DR: I was struck by the beauty and physical presence of this crucifix, by its verticality, its objecthood. In response I painted a series of tall, thin works and called them La Luz or The Light. I was continuing to explore the color blue, trying to get as much light from it as I could. And of course blue suggests a celestial realm. I was also continuing to play with the idea of light as a metaphor for knowledge and its contrast with faith, which is based on belief.

La Luz #1, acrylic on canvas,
183 x 63.5 cm
(72 x 25 in), 2002
La Luz #2, acrylic on
canvas, 183 x 46 cm
(72 x 18 in), 2002
La Luz #7, acrylic on
canvas, 183 x 46 cm,
(72 x 18 in), 2002-03

JK: You created a third series, La Duquesa de la LuzThe Duchess of Light—during another residency in Gallifa in 2005.

DR: This series was inspired in part by one of the paintings of the 13th Duchess of Alba done by Spanish painter Francisco Goya.

The White Duchess by Francisco Goya, oil on
canvas, 194 x 130 cm (76 x 51 in), 1795
Image source:

JK: Once again you combine representational elements with a few large minimal forms.

DR: I was moved by the color and the contrasts of light and dark in this work as well as by the beautiful paint handling of the white dress—its texture and brilliance. In my painting, La Duquesa de la Luz en Gallifa, I used the red, black and white of the portrait. I let some of the paint bleed into the canvas, suggesting the black of her hair.

La Duquesa de la Luz en Gallifa I, acrylic on canvas,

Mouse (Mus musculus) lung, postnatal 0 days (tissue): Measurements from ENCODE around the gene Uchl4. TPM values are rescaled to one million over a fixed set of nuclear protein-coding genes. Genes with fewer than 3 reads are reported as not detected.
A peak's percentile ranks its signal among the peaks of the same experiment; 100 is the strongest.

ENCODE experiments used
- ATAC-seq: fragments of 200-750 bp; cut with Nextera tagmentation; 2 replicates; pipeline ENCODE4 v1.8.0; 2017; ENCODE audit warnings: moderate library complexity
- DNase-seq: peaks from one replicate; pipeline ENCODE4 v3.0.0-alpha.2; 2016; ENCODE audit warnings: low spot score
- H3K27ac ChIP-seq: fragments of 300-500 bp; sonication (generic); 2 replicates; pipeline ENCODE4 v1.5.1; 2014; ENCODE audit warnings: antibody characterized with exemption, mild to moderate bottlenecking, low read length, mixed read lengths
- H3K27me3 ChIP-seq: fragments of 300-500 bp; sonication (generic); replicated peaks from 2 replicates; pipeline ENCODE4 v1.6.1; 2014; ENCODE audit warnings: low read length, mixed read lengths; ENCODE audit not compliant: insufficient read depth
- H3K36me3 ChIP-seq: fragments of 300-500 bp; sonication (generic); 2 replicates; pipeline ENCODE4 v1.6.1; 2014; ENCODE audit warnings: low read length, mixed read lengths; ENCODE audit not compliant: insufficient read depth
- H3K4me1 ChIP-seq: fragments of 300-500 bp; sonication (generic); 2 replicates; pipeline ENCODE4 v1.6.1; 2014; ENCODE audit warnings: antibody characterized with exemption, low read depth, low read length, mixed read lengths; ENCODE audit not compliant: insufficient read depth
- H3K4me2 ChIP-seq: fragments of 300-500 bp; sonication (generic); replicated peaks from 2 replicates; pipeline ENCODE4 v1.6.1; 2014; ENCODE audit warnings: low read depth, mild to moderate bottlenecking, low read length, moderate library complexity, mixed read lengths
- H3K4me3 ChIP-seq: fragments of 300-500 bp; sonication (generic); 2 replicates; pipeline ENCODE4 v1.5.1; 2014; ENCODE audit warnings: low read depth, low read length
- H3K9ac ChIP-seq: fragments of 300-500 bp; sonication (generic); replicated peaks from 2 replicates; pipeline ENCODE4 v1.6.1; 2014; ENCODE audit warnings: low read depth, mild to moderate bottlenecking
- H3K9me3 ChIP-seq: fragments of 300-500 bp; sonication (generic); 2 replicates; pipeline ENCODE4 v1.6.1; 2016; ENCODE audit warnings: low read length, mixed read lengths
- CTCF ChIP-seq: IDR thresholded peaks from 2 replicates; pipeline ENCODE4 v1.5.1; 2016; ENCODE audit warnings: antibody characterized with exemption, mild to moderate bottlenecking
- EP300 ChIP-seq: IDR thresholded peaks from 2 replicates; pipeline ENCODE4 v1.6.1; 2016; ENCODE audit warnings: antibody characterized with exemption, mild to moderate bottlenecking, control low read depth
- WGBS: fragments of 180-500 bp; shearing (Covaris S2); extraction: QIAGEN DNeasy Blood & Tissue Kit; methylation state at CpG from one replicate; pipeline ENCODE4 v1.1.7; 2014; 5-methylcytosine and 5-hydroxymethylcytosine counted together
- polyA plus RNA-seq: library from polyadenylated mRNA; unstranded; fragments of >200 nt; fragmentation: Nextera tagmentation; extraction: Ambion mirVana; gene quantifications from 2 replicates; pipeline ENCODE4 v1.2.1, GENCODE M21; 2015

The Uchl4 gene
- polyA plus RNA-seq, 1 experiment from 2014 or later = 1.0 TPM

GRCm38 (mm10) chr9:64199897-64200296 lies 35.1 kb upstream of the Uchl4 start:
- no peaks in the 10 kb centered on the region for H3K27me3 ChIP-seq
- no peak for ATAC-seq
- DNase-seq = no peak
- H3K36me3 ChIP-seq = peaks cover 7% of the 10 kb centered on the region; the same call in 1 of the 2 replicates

183 x 183 cm (72 x 72 in), 2005

JK: This series also includes some small works composed partially or wholly from digital prints. Let’s look at a few of them.

DR: In #5, the section that looks like a standing figure is actually derived from a photograph I took of hair on my forearm. I cropped the photo and combined two copies to create a mirror image, thereby inserting myself into the story. In Desnudo (Nude) I incorporated a tree outside my studio window and dressed it in red to create a sensual figure-like image.

 La Duquesa de Gallifa #5, acrylic and digital print on
paper, image size 18 x 18 cm (7 x 7 in), 2005
 La Duquesa de Gallifa: Desnudo, digital print,
image size 18 x 13 cm (7 x 5 in), 2005

JK: You also made some ceramic works during this residency.

DR: I worked under the direction of Joan Artigas who had collaborated with Joan Miró on his ceramic works. The work ¡Oh! Goya! Can you hear her now? resembles the parts of the ear. Goya was deaf when he visited his muse, the 13th Duchess of Alba. Joan liked this work because he felt it had some of Miró’s playfulness.

¡Oh! Goya! ¿Puedes escucharme
ahora? (Oh! Goya! Can you hear
her now?), 
ceramic, 63.5 x 38 cm
(25 x 15 in), 2005  
La Duquesa de Gallifa en la Piedra I, ceramic,
38 x 38 cm (15 x 15 in), 2005

JK: You seem to have been very inspired by the times you’ve spent in Spain.

DR: When I first went to Barcelona in 2000, I felt remarkably at home both culturally and as an artist. I had grown up in an Irish-Polish neighborhood where I was the only Latino kid around. My father’s side of the family was mainly truck drivers as I myself had been for 13 years. By the time I went to Spain, I had developed a strong identity as an artist. I had read a lot about the history and culture of Spain, and I was very moved by the art and architecture I saw there. I loved the Romanticism I saw in the work of Goya. In Spain I felt that I was connecting with a more gentle, polished side of myself.

JK: The Cathedral of Saint Mary in Toledo, Spain, a magnificent example of Gothic architecture, inspired another series of work.

DK: Once again I’m responding to the tierceron-star vaulting structure, the light, and the ambiance of these beautiful cathedrals. I tried to capture the play of light and darkness.

La Reina de Luz, oil on paper, image size 33 x 51 cm
(13 x 20 in), 2007-2008
(Collection of the National Museum of Mexican Art, Chicago, IL)

The use of blue is again a reference to celestial blue.

Arco IV, oil and collage on museum board, image size
19 x 15 cm ( (7.5 x 6 in), 2007
Arco VII, oil and collage on museum board, image size
23 x 20 cm (9 x 8 in), 2007